The National World War II (WWII) Museum in New Orleans covers all aspects of WWII. It emphasizes the personal dimensions of combat, often told through first-hand combat accounts of soldiers, sailors, Marines, as well as seen by politicians and civilians.
Still, no account of WWII is complete without recognizing the aircraft that were instrumental (or infamous) throughout the theaters of combat, and the WWII Museum is no exception. Although, unlike any other museum I have visited, all of their aircraft are suspended—none are simply sitting on display.
In the Campaigns of Courage building, visitors follow the roads to Berlin and Tokyo. On the road to Berlin, visitors encounter a Bf-109 (commonly known as the ME-109). Designed by Willy Messerschmitt (hence ME-109), it was built by the Bayerische Flugzeugwerke and therefore officially designated as the Bf-109.
While on the road to Tokyo, a restored P-40 Curtiss Warhawk seems to roar overhead in a low attack profile.
Most Museum aircraft are displayed in the US Freedom Pavilion: The Boeing Center. This multi-story building is about twice the height of other museum buildings. Despite the height, viewing aircraft is very easy, and close-up views are easy from three catwalks at different levels. The fourth-floor catwalk provides some impressive views of all aircraft on display.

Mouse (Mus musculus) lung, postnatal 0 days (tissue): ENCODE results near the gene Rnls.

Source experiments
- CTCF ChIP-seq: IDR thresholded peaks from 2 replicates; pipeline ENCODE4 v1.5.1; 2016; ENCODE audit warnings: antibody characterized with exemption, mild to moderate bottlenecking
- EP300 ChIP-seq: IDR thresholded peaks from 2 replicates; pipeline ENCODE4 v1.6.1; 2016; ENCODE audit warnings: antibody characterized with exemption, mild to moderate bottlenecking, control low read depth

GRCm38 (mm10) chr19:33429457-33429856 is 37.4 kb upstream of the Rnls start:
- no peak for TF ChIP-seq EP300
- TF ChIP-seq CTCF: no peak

On display are:
The North American P-52 Mustang, “Bunnie.”
A Douglas SBD Dauntless dive bomber, dive brakes extended.
A Vought F-4U Corsair.
A Boeing B-17E “My Gal Sal.”. There really is no place to stand to get a photo of the entire aircraft without a wide-angle lens. Photos taken from the fourth-floor catwalk.
The North American B-25 Mitchell Bomber—the same type of aircraft featured in “30 Seconds Over Tokyo,” launched from the USS Hornet aircraft carrier. The B-25 exterior gun mounts are shown below.
Grumman TBM Avenger Torpedo Bomber
There are many aircraft not yet represented in the museum’s collection, but the collection is almost certain to grow over the years and space and funding increase. Perhaps a reason to return in a few years.